Falls Church is not an island. Recognizing this, our citizens and elected officials have long participated in regional groups. In this tradition, I have chaired the regional air quality committee that announced historic progress on clean air standards, and transportation groups that initiated new transit projects and brought resources home to Falls Church, such as bike share. I now chair the National Capital Region Emergency Preparedness Council, an umbrella group focused on our collective preparedness for natural catastrophes and man-made threats.
I fully realize that affordability is a growing issue for many of our citizens. In response if re-elected to City Council, I will continue to scour each budget, look for ways to support business, seek regional funding to help defray local costs in applicable areas, review our tax deferral program with the goal of improving it, attract more commercial tax revenue through neighborhood-friendly development, and achieve significant commercial development to offset the GMHS project costs, if approved by the voters. I have also called for a City-wide initiative to determine how we can tap the expertise of our citizens to use technology to improve services, reduce costs, and best prepare our community for the challenges and opportunities ahead.
I’m running for re-election for Falls Church City Council in the November 2017 Elections. Affordability is central in my campaign. Last time, I asked for your help to keep the tax rate fair, to maintain great schools and work to achieve a well-designed city. These issues remain front and center.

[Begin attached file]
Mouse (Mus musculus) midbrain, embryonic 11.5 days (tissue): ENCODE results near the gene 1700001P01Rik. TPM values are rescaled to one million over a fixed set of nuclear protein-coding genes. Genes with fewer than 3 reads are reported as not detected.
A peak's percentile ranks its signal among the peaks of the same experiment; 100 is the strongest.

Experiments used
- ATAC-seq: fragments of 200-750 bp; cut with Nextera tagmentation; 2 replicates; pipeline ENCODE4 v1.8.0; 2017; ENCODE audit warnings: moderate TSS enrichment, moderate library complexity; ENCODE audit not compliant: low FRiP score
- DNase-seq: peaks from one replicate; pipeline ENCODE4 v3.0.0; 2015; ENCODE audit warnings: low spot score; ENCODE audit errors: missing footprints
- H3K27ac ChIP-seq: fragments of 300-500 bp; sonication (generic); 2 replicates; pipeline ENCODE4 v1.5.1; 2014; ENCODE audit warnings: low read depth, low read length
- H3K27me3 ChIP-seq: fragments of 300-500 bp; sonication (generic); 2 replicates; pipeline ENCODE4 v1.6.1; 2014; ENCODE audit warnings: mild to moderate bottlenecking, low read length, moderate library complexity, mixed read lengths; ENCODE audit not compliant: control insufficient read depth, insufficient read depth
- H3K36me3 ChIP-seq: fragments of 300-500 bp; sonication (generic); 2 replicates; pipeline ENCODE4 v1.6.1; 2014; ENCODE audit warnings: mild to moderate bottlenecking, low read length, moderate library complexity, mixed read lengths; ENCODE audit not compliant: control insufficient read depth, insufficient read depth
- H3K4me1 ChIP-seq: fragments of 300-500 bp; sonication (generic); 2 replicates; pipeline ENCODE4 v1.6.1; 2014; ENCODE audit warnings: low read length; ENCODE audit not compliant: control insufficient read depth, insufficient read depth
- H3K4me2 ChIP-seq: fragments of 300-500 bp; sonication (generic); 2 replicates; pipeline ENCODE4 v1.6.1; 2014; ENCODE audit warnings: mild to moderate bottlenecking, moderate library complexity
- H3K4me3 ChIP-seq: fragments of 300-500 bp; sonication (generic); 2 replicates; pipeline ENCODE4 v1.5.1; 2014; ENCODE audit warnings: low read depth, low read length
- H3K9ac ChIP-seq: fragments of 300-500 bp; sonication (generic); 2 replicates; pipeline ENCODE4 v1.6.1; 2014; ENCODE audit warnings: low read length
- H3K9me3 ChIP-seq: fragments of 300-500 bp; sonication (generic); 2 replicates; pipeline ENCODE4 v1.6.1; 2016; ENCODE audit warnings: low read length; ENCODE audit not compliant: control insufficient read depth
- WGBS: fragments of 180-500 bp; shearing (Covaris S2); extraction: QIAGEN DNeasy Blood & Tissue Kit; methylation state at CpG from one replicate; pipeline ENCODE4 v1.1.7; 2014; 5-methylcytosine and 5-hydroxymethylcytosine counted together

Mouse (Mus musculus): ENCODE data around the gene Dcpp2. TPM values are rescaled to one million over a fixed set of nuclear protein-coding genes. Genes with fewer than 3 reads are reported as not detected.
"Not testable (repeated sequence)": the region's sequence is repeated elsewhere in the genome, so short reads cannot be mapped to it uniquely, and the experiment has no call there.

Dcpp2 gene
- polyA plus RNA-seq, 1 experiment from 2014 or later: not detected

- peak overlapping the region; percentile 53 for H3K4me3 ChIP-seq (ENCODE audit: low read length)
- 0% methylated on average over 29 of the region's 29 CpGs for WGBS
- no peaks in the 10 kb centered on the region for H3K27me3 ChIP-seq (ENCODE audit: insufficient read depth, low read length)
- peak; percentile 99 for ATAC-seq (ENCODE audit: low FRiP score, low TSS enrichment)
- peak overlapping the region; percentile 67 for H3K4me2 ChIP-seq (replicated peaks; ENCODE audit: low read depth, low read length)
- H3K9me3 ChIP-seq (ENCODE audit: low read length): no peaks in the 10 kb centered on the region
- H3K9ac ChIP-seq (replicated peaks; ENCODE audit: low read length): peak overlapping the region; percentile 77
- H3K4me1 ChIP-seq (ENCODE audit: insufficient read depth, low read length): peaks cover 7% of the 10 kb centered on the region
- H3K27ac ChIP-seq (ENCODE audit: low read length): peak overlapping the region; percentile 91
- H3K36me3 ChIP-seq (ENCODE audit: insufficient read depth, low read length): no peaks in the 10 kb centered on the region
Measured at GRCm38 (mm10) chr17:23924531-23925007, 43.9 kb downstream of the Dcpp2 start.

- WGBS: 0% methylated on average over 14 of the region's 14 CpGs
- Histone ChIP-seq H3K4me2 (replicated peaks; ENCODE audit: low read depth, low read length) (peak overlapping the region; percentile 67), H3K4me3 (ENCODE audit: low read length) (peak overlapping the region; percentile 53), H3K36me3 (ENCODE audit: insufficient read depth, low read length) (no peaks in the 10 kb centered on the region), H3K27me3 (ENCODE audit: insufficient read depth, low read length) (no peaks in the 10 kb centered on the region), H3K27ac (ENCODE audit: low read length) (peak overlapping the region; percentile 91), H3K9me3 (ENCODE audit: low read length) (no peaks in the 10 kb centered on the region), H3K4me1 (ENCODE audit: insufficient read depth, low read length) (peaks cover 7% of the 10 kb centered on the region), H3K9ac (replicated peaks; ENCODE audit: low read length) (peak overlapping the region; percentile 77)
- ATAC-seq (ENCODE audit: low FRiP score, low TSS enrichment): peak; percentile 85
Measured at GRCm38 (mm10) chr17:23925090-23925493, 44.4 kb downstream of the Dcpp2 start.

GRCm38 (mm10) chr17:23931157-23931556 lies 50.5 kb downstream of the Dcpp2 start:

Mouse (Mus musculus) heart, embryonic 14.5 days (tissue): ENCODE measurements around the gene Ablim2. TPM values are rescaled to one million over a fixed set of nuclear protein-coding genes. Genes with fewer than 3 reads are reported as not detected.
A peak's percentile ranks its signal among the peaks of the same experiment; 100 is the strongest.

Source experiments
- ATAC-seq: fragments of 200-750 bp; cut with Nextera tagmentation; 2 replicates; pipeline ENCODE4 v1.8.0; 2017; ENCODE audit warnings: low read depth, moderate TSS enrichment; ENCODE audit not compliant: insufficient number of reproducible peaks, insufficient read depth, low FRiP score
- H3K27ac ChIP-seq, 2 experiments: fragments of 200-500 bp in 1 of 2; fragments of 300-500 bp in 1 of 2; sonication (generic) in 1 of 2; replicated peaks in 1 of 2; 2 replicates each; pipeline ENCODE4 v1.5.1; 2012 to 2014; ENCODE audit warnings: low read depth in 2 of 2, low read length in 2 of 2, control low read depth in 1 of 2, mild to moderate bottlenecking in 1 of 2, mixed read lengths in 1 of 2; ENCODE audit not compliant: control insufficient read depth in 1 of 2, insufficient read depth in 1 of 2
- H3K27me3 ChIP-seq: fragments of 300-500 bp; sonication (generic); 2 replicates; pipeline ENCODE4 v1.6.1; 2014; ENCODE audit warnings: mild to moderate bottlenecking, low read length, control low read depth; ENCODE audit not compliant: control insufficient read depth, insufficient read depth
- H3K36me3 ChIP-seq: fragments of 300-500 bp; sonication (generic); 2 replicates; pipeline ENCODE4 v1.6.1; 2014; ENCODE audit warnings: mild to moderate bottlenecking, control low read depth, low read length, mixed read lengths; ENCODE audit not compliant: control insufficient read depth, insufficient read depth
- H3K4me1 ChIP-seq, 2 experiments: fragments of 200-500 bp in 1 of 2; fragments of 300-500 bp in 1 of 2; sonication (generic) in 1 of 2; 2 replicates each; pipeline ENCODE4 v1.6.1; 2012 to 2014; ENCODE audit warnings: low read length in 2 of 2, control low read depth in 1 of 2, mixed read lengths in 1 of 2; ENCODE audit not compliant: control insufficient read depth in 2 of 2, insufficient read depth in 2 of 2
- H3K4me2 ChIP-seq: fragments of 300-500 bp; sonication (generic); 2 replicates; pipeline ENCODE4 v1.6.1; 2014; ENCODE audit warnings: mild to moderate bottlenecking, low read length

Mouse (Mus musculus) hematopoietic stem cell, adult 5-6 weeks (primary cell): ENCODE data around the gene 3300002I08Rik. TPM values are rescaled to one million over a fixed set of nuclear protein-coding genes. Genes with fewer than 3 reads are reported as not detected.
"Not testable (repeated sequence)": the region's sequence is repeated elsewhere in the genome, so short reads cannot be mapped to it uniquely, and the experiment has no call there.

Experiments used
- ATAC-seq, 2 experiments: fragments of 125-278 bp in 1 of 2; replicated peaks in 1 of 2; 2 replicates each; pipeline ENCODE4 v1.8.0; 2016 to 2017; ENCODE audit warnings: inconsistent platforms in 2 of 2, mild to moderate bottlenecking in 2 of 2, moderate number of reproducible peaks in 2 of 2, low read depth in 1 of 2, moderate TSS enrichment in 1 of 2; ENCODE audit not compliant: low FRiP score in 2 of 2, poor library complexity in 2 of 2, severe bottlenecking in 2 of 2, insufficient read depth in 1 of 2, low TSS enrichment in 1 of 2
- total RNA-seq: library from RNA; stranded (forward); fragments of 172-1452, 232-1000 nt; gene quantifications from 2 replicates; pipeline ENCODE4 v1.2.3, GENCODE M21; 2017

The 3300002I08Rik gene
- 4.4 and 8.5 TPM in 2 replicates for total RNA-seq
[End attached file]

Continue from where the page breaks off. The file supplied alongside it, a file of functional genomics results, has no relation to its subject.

The equation of maintaining excellence in our city and schools along with fair taxes is dependent on attracting the right kind of growth. I will work hard to ensure that you get value out of every penny you pay on the tax rate.
The single most important issue before us this November is the $120 million bond referendum on a new high school. The decision will have an impact on our entire community, affecting those who have children in our schools, as well as folks like me, who don’t have children in the schools, but take pride in our school’s achievements. I want to make sure that if you want to stay in our City you can do so. Elisabeth and I made the decision to stay here after my retirement from full-time employment a few years back.
During my career, I served with the Department of Energy, Department of Defense and Department of State in various capacities as deputy office director, acquisition executive, program director, strategic policy manager, contracting officer, construction manager, chief information officer and Foreign Service Officer. I also have private sector experience with architects and development companies.
The trajectory of the current GMHS is of continuing decline. Should the referendum pass, I will ensure proper outcomes in process and product. I have been an Architect for over 30 years and my Master’s was in Urban Design. Over my career, I have designed retail (shopping center), commercial, multi-family and hotel developments, as well as constructed embassies and nuclear submarine bases. I will put all the skills, knowledge and experience accumulated over a long career in buildings, urban infrastructure, environmental sustainability and clean energy technologies to make this project a reality for our City. I will work to reduce all components of risk and utilize prudent and appropriate business practices before we issue the bond, since once we issue the bond, our leverage to get the best possible deal from the development community will be extinguished.
This is an extraordinary, existential, multigenerational challenge and a huge opportunity that will affect all citizens. Quite simply, we must get it right.